I hope this has been somewhat helpful in curing writers’ block, or providing some new ways to approach writing. These are all things I’ve tried and while they don’t always help, they are a challenge and fun to try. Let me know if you give any of these a go and how useful you found them! (Or useless, as the case may be).
See you soon,
I’ve had a lot of compliments on my blog name, and being honest I’m actually quite proud of it – I think it might be the highest quality thing to come out of the cloud of dissertation preparation that was November 2015! At the time I was thinking about what the hell I was going to do come graduation (tip: don’t take 8 months to figure this out and still not come up with anything!!), and decided that a blog would at the very least keep me writing, even if I wasn’t in a relevant job. A stroke of genius while trying to think of decent literary puns led to me saving Always in the Write on WordPress. I left it to be picked up when I had more time. I didn’t have more time until May, but I did pick it up – which if I’m being honest was a bit of a miracle. Looking back I probably should’ve planned ahead and written at least some ideas down in the months between coming up with the name and actually going live, but I’m not that clever. At least I went and did it, and I haven’t given up yet.
Here we are, still. I’m not in a relevant job yet, but the blog still motivates me to write. I’m invested in this now – this isn’t just a way to hone skills or something that looks good on a CV, this is something I truly care about and want to do well.
That’s great Ro, but why did you choose the damn name?
On to the name itself, there are several reasons I chose it –
- As I said before, I love a good pun.
- I AM always in the right. Ask anyone.
- I wanted this to be about my writing. I didn’t want to lose my love of writing (and reading) and I thought that if I had it in my blog name I’d be more inclined to, y’know, write. I committed to going into a writing job after initially planning on going in to teaching – keeping writing as a focus in my life and blog is a way to ensure I don’t lose focus or touch with my goals.
- Hello, it’s genius. I’m a genius. Perfect match.
- As cheesy as it sounds, it felt right. I’m a big believer in my own intuition and I had a good feeling about this name – perhaps like wands the blog name chooses the blogger…or I’m just a genius (see point 4)
I really like my blog name. I think it’s cute, clever and sums up what I want the blog to reflect – good quality, interesting writing and lots of books! I did think of it while the goal was to have a more creative writing focused blog, but I still think it fits me and my written voice well.
That’s my opinion, what’s yours? How did you choose your blog name and what do you think of it now?
See you soon,
Last Post: Review Wednesday | Purple Hibiscus
Hello, hello, hello!
Look at me, actually publishing things – how swish! I’m so glad to be back, I’ve truly missed posting and sharing my thoughts with you guys. I’m back and ready to share what I’ve been working on over the past few weeks with you. I didn’t get as much done as I’d hoped, I’ll admit, but taking the pressure of having to post off has helped a lot. I’ve had the time to re-evaluate what I’m doing, work out what isn’t working and how to fix it.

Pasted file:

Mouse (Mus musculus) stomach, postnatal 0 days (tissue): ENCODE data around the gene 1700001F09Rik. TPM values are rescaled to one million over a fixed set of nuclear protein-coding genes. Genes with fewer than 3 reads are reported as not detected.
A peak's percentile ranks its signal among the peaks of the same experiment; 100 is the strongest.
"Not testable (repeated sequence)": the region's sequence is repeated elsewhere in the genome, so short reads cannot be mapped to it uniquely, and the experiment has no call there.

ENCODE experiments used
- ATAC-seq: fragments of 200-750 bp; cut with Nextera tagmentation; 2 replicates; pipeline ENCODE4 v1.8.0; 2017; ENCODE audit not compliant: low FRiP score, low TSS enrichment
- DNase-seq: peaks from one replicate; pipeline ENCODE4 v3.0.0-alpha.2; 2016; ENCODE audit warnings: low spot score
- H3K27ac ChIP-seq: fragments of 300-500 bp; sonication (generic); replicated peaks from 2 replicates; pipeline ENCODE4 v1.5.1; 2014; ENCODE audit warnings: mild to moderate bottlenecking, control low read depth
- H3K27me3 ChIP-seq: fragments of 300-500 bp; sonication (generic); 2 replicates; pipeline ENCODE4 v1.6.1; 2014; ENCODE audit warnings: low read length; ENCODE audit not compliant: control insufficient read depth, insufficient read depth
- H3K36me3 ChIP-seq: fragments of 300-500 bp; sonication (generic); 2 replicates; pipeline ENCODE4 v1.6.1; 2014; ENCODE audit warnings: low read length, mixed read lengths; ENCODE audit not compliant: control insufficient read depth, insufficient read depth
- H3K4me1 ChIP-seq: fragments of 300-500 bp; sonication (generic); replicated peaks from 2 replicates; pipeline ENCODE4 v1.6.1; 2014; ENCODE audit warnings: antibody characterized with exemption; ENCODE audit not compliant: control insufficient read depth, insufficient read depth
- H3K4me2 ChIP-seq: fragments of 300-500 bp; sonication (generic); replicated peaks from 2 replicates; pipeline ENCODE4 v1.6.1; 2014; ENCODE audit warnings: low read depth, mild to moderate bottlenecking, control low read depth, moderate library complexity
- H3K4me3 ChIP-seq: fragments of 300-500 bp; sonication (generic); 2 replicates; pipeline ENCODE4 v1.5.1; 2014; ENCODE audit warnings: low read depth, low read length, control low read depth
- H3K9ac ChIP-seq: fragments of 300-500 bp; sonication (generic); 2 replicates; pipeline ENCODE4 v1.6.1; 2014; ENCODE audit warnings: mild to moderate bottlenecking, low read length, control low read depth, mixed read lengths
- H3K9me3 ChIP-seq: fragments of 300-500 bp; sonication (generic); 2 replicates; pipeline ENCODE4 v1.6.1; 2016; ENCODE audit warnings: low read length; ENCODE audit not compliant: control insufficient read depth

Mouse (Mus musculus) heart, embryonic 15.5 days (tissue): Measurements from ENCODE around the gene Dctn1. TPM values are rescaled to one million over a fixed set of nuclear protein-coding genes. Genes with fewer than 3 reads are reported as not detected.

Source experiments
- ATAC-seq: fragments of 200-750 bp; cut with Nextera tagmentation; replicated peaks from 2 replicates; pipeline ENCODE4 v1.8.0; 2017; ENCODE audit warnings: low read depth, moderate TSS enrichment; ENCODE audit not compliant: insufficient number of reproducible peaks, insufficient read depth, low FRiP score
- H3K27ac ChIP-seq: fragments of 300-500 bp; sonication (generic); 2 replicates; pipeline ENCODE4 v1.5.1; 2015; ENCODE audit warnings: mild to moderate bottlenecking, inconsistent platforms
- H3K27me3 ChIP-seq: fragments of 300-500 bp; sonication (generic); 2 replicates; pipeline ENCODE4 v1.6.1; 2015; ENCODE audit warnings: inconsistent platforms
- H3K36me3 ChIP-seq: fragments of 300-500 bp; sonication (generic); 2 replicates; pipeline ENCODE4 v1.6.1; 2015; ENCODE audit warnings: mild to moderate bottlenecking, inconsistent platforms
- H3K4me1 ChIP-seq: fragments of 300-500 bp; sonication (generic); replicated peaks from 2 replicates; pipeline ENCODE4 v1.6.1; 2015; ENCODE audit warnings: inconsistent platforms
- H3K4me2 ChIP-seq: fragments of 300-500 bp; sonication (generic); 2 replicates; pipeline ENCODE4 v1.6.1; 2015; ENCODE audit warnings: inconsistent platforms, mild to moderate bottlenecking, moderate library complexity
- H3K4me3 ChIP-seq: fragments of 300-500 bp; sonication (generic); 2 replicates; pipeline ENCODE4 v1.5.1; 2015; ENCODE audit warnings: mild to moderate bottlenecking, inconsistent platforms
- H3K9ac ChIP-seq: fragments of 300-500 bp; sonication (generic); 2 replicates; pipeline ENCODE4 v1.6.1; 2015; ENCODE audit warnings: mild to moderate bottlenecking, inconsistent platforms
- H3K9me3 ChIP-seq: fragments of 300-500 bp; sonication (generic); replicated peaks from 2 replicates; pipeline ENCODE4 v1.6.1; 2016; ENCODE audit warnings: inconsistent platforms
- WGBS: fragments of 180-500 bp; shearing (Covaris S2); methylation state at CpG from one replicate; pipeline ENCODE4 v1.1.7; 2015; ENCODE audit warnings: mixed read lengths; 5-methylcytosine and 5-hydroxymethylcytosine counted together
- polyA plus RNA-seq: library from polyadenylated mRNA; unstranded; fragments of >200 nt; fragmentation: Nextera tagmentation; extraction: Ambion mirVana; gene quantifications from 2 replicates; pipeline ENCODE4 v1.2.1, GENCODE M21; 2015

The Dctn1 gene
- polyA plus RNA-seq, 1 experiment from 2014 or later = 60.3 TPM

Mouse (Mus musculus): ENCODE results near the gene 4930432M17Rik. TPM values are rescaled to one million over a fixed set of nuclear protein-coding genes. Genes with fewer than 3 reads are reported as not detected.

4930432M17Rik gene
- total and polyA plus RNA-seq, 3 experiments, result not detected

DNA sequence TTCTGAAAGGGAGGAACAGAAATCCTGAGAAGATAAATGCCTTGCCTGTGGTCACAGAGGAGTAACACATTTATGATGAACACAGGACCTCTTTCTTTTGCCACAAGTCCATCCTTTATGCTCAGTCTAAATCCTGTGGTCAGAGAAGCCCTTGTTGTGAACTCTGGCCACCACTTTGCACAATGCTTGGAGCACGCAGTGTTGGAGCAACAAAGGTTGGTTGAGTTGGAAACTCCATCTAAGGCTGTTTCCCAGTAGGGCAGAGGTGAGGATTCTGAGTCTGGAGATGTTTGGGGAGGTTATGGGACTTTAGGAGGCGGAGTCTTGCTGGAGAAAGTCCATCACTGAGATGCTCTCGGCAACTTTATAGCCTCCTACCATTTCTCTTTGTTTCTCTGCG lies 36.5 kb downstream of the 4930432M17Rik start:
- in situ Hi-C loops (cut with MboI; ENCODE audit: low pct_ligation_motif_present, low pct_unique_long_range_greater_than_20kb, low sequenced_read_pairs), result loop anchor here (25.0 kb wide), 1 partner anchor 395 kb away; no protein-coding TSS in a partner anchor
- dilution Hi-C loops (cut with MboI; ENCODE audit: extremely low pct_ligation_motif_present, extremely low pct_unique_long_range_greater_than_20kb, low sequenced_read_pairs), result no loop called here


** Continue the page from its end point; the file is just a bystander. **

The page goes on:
Good for you Ro, but why should we care?
Well, I’ll hopefully be posting more regularly and with higher quality content. I’ve been thinking about how to achieve this, knowing how damn lazy I am and what little time I have. I’m struggling to find a perfect solution, but I think cutting down how often I post, just for now, is a good idea. I rarely managed to post on ‘Fandom Friday’ anyway. So here’s what’s going to happen:
- I’m keeping Review Wednesday as is. It’s the one day I manage to keep up with, and doing a weekly review is good for me.
- I’m not posting on Monday and Friday any more. Instead, I’m doing Saturdays, at least right now. Maybe I’ll go back to Monday-Wednesday-Friday again soon but for now I need to know my limits and work around my schedule better.
What will the result be?
Well, I’m hoping to produce better quality, longer posts that are closer to what I want to be putting out into the world. I have some strong opinions (I am a strong woman, after all – comes with the territory) and there are things I’m always saying ‘I could write an essay on this’; so why don’t I? I want to have less posts that I see as ‘filler’ compared to what I want to put out. Look forward to seeing more creative pieces, more think pieces, and of course more reviews.
Okay, what else?
I want to be around more. I feel like I’ve been a terrible Teacup lately, abandoning my beloved chat just as Mama Teacup has FINALLY come back to blogging (catch Breanna over at Too Cute For Life). I want to engage with the blogging community more, especially my favourite bloggers, & I hope that in getting more organised I’ll have more time to get on to twitter chats, meetings etc. and read more blogs. Once I have a better schedule properly in place I might put one night aside a week specifically to get reading & commenting on more blogs. You can’t expect people to like you if you don’t give anything back, right?
One last little thing. I think I’m gonna be more relaxed about taking breaks – taking two weeks to plan and knock a few posts out has been really good for me & hopefully the blog. I’m not going to be scared any more about stopping if I need to – in blogging what I’ve learnt is that quantity is good but quality is better.
Anyway, that’s the plan. I’m getting my butt into gear and working it out – I hope you’re as excited about it as I am.
See you soon.